Can ChatGPT end The Achievement Plateau?
Powerful AI will find its way into classrooms.
In November of 2022, OpenAI launched an updated version of its artificial intelligence (AI)-driven chatbot, ChatGPT.
If you missed this bit of news, ChatGPT (Generative Pre-trained Transformer) is basically a bot that a person can ask a question or give a command to and it will use its massive database to provide a (often startlingly accurate) response. It has been asked to write poetry, obituaries, college essays, and provide relationship advice, and its work is often indistinguishable from the average human.
Most importantly, ChatGPT has generated plenty of hilarious memes, and that got me wondering: what are its implications for public education?
In the immediate future, teachers can incorporate its power into their lessons. It might be used to promote a class discussion or generate ideas for an essay. Writing teachers might use it to provide a model essay that could be revised by students. Social studies teachers might provide students prompts for it, and then have them factcheck the bot’s answers. Teachers of English-learners might use it to have students test their English out by chatting with it.
Overworked teachers might even consider using it to write their lesson plans, and central offices could use AI chatbots to more quickly respond to parent concerns.
All these raise an even more ominous question: if artificial intelligence bots can write basic lesson plans and help students practice skills, at what point could AI replace teachers altogether? ChatGPT reportedly passed medical licensing exams, so passing the PRAXIS shouldn’t be too challenging. And it’s not hard to imagine a class on Zoom or in the Metaverse being taught by a quasi-sentient AI-based “teacher.”
And if it can pass tests and potentially take over entire professions, that begs an even more fundamental question: what the hell are we even doing in public schools?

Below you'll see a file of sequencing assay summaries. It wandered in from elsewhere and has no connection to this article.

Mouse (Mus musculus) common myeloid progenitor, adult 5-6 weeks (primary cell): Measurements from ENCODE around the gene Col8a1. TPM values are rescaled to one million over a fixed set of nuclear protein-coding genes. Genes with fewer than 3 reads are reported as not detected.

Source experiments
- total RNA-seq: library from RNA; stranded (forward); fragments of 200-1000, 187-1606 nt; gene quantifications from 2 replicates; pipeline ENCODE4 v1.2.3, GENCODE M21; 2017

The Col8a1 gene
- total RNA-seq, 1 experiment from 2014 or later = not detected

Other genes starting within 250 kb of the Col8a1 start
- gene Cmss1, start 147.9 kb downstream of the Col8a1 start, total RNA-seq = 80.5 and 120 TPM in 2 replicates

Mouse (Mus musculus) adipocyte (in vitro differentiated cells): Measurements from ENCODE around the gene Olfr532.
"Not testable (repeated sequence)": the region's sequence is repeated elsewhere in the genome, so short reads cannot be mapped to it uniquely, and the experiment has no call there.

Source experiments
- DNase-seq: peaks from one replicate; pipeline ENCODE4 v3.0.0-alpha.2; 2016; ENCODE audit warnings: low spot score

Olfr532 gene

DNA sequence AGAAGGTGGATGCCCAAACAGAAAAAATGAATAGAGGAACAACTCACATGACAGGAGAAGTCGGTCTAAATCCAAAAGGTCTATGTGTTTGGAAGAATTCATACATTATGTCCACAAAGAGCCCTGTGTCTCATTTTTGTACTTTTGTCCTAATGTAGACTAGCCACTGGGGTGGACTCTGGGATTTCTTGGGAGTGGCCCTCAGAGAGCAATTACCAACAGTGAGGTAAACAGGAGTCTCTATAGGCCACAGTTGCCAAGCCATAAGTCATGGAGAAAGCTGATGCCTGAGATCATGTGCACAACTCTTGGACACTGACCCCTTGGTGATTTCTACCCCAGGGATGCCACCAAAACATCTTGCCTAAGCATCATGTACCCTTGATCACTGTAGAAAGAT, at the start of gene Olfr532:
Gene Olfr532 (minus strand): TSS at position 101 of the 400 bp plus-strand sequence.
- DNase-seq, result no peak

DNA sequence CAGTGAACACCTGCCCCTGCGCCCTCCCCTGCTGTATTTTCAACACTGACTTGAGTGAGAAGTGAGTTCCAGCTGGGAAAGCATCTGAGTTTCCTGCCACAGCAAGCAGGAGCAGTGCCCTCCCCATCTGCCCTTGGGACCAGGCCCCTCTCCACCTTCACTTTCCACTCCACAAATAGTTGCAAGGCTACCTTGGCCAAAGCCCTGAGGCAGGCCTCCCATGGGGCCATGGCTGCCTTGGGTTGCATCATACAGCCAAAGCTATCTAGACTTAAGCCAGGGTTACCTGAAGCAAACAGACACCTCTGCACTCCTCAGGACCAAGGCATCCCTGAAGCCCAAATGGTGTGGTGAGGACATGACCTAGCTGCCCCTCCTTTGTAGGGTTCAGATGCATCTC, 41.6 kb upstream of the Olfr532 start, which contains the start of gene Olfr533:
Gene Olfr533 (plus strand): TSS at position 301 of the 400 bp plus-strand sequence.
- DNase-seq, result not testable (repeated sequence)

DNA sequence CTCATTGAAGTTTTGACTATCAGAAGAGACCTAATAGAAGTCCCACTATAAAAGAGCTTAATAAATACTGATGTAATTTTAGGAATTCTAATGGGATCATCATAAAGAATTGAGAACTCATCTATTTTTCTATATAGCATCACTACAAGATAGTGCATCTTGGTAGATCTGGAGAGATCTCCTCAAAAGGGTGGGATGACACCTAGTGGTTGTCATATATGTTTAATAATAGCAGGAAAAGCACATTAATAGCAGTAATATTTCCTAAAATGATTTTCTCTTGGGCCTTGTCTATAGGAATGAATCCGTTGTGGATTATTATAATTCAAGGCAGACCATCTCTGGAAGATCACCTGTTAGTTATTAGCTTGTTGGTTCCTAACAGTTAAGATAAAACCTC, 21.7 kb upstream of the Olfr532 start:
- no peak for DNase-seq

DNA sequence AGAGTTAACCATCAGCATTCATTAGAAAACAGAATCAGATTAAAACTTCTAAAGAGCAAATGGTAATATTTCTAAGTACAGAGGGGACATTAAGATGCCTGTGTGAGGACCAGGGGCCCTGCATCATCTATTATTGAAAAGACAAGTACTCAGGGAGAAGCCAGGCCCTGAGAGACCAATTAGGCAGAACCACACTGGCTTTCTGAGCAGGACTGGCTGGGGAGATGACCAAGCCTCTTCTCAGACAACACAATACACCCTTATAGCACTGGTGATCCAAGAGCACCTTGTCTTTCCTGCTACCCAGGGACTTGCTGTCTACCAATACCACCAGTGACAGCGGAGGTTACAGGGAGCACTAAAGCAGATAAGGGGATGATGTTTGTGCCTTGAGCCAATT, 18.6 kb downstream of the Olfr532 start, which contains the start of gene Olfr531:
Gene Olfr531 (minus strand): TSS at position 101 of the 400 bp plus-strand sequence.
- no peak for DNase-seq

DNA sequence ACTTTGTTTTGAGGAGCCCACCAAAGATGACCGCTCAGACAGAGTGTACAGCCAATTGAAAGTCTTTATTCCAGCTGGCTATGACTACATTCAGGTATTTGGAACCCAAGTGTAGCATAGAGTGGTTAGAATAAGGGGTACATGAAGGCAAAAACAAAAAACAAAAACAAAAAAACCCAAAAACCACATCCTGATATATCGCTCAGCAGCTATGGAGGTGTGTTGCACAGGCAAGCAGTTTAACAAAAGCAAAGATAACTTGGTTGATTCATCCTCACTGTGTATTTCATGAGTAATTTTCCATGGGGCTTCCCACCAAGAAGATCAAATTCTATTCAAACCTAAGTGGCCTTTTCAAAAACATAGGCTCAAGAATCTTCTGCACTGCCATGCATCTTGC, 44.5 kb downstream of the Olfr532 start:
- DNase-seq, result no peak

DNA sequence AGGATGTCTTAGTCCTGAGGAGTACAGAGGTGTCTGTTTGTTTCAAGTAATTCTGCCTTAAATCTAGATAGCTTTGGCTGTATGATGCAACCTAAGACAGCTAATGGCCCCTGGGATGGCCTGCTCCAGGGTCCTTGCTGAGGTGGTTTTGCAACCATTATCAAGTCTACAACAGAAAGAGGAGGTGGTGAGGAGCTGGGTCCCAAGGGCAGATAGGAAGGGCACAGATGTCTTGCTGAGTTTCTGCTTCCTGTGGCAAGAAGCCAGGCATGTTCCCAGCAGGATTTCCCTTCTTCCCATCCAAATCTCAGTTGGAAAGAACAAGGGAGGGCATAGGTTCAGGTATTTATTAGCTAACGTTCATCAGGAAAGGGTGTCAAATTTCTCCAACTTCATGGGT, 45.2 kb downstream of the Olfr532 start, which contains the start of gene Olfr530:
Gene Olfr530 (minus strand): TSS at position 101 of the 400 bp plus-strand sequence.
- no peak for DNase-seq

There’s a famous essay by David Labaree, now an education professor at Stanford, in which he examines the three purposes of public education in the US: preparing citizens, preparing workers, and promoting social mobility. It’s a long read, and well worth your time.
We often hear about education as attempting to prepare students for 21st century jobs — the “preparing workers” goal of education — and I think it’s time we stop pretending that we know what “jobs” will look like even 10 years from now. Technology often advances exponentially (thanks, Moore’s Law), and given the current capabilities of ChatGPT, it’s reasonable to think that in 10 years artificial intelligence will be doing much more than entertaining us with quirky rap songs in the style of Eminem.
I think education serves a more basic purpose, more aligned with the “preparing citizens” goal: it builds community. I am increasingly concerned at our society’s ability to promote isolationism: more of us work from home, order groceries and clothes to be delivered to our homes, which in turn serve as fitness clubs and movie theaters. The reasons to leave our homes and join in community are becoming fewer.
But nearly everyone still goes to school. Perhaps that’s our one opportunity to teach students how to build relationships, support one another, find beauty in the world, and purpose for themselves that includes more than just getting a job.
Creating this system would require a wholesale change in our approach. The quality of our public education system is most often judged by students’ performance on standardized tests in math and reading, which have helped narrow the function of schools to test-prep factories while stressing the system at every level.
Still, it can be done. I traveled to Iceland recently to visit schools and saw it happening there. Translating it to the US would “require the attention of policy makers, educators, and other experts in the field, not a language model.” Even ChatGPT gets it.
Thanks for reading. Have a great week.